Australia To Change National Anthem To Be More Inclusive

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Phillip Nieto Contributor
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The Australian government will alter the country’s national anthem, removing the phrase “young and free” to be more inclusive of the indigenous Aborigines and Torres Strait Islanders, the Guardian reported Thursday.

Prime Minister Scott Morrison, leader of the conservative party, announced the change on New Year’s Eve, declaring it would help usher in a “spirit of unity” amid a challenging year, according to the Guardian.

Starting January 1, Advance Australia Fair, the national anthem, will replace “for we are young and free” in the second line with “for we are one and free.” Governor-General David Hurley approved the change at the request of Morrison’s government, the Guardian reports.

SYDNEY, AUSTRALIA – APRIL 27: Treasurer Scott Morrison speaks to the Australian Business Economists forum at Westin Hotel on April 27, 2017 in Sydney, Australia. (Photo by Cameron Spencer/Getty Images)

“During the past year we have showed once again the indomitable spirit of Australians and the united effort that has always enabled us to prevail as a nation,” Morrison said in a statement. “It is time to ensure this great unity is reflected more fully in our national anthem.”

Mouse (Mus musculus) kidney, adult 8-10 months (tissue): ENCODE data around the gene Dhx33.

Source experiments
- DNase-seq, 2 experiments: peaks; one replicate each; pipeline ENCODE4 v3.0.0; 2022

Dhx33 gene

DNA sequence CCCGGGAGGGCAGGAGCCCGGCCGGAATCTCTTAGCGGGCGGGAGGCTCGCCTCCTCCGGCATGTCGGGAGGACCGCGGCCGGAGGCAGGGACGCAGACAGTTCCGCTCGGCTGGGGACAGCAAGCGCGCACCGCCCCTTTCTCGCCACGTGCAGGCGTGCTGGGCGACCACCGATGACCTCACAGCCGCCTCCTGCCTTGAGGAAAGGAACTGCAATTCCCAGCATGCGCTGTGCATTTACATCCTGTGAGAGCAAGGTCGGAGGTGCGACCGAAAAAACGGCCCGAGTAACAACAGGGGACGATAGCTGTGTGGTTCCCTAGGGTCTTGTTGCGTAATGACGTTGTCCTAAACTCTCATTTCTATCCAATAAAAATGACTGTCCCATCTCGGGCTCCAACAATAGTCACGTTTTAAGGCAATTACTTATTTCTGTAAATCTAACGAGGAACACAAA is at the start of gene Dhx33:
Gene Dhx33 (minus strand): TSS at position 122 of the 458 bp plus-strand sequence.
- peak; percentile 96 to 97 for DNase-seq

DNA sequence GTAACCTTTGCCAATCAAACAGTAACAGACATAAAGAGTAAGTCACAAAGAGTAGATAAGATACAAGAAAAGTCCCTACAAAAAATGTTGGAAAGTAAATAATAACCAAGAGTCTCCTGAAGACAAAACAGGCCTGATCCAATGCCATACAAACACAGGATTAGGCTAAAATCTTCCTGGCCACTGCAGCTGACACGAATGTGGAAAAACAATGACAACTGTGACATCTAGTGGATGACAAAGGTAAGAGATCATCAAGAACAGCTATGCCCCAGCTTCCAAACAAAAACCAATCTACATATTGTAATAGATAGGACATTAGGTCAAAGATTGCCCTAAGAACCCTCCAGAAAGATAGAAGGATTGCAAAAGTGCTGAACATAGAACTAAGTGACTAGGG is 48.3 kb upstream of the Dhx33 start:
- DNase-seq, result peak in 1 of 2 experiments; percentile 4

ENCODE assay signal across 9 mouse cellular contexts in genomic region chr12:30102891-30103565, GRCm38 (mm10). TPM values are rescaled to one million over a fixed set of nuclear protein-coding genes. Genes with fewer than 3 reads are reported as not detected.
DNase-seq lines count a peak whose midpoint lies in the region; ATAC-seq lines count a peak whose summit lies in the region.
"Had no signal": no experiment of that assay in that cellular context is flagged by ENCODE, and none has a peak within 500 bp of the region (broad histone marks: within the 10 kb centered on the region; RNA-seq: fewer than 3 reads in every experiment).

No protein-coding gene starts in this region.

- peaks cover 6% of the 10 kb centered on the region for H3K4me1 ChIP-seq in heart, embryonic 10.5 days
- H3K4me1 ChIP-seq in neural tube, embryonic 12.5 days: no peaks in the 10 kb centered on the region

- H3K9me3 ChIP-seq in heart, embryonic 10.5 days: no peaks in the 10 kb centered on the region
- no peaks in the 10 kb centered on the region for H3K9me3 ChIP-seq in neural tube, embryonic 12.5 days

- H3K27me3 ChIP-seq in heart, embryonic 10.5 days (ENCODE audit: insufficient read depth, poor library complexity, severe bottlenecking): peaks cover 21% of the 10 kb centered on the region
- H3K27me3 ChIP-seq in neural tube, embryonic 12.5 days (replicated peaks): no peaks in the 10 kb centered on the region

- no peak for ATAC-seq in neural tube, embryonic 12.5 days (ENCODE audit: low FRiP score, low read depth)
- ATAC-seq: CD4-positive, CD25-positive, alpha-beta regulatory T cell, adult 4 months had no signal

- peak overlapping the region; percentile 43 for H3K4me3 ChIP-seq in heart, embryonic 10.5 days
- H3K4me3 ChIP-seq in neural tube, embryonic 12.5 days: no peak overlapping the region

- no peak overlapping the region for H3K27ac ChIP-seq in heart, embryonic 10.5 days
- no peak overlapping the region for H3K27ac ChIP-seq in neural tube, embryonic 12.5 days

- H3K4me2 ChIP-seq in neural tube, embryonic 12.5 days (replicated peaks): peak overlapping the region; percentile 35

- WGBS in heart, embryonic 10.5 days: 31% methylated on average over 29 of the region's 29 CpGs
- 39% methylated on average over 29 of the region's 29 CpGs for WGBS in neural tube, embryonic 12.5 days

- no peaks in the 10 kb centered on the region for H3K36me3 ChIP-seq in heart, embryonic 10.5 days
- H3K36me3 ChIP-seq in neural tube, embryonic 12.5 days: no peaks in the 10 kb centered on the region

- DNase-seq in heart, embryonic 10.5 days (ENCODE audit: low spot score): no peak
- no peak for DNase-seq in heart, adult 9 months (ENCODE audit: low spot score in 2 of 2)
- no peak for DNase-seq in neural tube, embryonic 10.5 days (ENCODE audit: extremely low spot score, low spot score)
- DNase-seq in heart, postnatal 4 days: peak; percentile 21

“Changing ‘young and free’ to ‘one and free’ takes nothing away, but I believe it adds much,” he continued. (RELATED: REPORT: Australian Mom Plunges To Her Death Trying To Take Selfie)

Morrison noted the change helps recognize that Australia’s national pride originates from “300 national ancestries and language groups,” adding the country is the “most successful multicultural nation on Earth.”

“It reaffirms our resolve as one of the world’s oldest democracies while honoring the foundations upon which our nation has been built and the aspirations we share for the future,” Morrison concluded.

Australia’s indigenous population represents approximately 3.3% of the total population, with 798,365 Aboriginal and Torres Strait Islander people, according to the Australian Institute of Health and Welfare. By 2031, the indigenous population is projected to grow to 1.1 million people.